Herbs are tremendously useful in so many ways. So it is late summer now, your herb garden has been planted, watered, weeded, and you’ve watched the plants grow and thrive. Now it’s time to learn how to use those wonderful herbs and it requires only a little bit of work. The first step in using the results of your garden is to harvest them.
Harvesting an herb does not mean removing the entire plant, rather cutting or rimming 2/3 to 3/4 of the plants height. An herb’s essential oils can be dispersed by the wind and the heat, and on extremely wet days, fewer oils are produced by the plants. The best time to harvest your herbs is during mid to late summer, on a calm and dry morning. Harvest them right before the flowers open in the morning and just after the dew has dried from the leaves. Yes i did say 2/3 to 3/4 they will grow back, I promise and they will be happier if you cut them often instead of waiting until October.
Using fresh herbs right out of your garden is a delight. Make sure to clean the herbs before using them fresh in recipes. To clean fresh herbs, fill a bowl with cool water and place the herbs in the bowl. For a larger quantity, use the cleaned kitchen sink. Add about two tablespoons of salt to the water. Any insects present on the herbs will be driven away by the salt in the water, without damaging the plant. Rinse carefully and allow them to air dry. You can speed up this drying by placing the herbs in a salad spinner.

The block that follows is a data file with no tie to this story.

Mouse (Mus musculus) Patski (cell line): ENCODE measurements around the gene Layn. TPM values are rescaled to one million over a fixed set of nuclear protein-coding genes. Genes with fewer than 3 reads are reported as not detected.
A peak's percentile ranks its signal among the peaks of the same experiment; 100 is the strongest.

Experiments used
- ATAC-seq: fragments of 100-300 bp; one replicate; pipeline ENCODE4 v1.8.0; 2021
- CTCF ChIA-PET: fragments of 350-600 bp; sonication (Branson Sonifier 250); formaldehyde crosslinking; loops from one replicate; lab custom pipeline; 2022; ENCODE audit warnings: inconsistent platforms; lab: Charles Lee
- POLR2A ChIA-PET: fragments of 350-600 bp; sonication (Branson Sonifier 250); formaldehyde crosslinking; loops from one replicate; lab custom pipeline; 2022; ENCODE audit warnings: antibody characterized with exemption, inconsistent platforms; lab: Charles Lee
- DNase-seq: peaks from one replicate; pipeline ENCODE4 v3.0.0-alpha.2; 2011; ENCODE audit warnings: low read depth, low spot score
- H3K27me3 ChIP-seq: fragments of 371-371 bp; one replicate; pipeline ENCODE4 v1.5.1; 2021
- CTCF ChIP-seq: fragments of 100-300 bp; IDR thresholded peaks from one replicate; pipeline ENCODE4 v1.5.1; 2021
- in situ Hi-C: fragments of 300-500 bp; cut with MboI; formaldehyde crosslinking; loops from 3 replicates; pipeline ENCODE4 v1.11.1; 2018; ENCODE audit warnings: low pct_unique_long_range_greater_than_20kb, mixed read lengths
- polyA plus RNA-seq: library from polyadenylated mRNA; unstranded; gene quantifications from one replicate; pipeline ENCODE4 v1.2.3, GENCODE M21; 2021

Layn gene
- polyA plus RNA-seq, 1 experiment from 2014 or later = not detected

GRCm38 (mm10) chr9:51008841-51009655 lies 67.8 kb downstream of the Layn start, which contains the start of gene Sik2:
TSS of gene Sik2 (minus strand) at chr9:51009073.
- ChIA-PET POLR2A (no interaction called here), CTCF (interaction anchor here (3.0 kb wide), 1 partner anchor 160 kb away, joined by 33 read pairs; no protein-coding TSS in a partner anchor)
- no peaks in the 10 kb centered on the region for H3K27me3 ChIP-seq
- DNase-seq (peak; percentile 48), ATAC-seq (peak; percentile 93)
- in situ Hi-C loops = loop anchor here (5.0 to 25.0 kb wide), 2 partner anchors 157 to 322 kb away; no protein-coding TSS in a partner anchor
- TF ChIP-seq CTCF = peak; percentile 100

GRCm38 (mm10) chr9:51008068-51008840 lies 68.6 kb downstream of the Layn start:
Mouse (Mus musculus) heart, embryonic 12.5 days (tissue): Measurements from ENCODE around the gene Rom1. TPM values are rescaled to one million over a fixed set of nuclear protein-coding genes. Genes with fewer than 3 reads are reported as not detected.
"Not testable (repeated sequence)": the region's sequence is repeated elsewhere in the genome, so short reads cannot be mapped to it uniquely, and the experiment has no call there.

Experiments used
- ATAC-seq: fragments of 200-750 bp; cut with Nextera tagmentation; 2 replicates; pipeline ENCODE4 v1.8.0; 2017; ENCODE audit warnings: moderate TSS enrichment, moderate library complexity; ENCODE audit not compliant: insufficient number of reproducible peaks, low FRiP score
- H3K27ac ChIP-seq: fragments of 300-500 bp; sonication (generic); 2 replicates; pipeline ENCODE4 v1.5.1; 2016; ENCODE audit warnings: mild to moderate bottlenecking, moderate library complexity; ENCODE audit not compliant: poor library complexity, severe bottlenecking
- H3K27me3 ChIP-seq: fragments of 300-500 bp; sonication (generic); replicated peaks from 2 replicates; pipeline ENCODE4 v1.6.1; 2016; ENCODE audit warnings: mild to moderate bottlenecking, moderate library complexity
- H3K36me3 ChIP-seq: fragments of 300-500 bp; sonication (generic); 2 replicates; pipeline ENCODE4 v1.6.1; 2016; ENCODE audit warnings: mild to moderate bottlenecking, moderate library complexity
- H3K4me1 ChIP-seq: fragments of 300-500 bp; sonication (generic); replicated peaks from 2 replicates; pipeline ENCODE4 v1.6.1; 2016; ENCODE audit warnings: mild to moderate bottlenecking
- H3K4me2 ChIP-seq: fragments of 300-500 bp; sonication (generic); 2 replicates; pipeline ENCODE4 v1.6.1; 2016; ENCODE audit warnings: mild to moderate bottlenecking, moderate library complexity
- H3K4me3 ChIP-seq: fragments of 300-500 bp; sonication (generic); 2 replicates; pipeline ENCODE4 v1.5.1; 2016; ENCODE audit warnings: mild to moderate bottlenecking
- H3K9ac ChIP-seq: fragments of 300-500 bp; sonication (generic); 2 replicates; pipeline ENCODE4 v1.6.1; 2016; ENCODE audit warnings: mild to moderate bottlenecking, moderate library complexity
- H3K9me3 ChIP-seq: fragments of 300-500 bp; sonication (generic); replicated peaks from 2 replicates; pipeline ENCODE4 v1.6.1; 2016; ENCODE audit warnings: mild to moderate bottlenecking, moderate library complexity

Of course, herbs don’t have to be used at the time they are picked. They can be preserved for later use in three ways by: drying, freezing, or preserving them in salt, butter or vinegar.
I have posted ways to make and use butters and vinegar before, so I will let you look at those posts:
I will talk about some other drying methods in the coming weeks as well, but I thought I would start with the easiest -- air drying. And I have some great photos from this year’s harvesting. This is a very simple way to preserve herbs. It works best with sturdy herbs like sage, lavender, thyme, savory, mints, rosemary and oregano.
- Remove leaves from the bottom of the stem, and bunch four to six stems together loosely. Bundle with a rubber band or string and hang them, upside down, out of direct sunlight for two to three weeks.
- Spread the herbs out on a loosely on a window screen or woven basket tray and dry them flat.
- Put herbs into brown paper bags and loosely tie or fold over the top. This is especially good for thyme and chives.
|fresh savory and sage ready to be hung|
|Quick and easy drying rack using paper tube wire hangers|
|Sage perfectly dry|
|rubbed sage ready for bottling|